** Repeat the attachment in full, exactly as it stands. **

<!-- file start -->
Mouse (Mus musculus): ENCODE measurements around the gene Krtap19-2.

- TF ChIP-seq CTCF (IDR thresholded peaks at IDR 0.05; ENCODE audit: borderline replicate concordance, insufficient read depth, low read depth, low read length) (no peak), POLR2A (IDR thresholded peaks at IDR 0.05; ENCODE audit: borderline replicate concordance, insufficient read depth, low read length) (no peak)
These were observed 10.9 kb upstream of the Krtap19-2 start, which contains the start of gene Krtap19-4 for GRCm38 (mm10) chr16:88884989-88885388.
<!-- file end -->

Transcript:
Mouse (Mus musculus): ENCODE measurements around the gene Krtap19-2.

- TF ChIP-seq CTCF (IDR thresholded peaks at IDR 0.05; ENCODE audit: borderline replicate concordance, insufficient read depth, low read depth, low read length) (no peak), POLR2A (IDR thresholded peaks at IDR 0.05; ENCODE audit: borderline replicate concordance, insufficient read depth, low read length) (no peak)
These were observed 10.9 kb upstream of the Krtap19-2 start, which contains the start of gene Krtap19-4 for GRCm38 (mm10) chr16:88884989-88885388.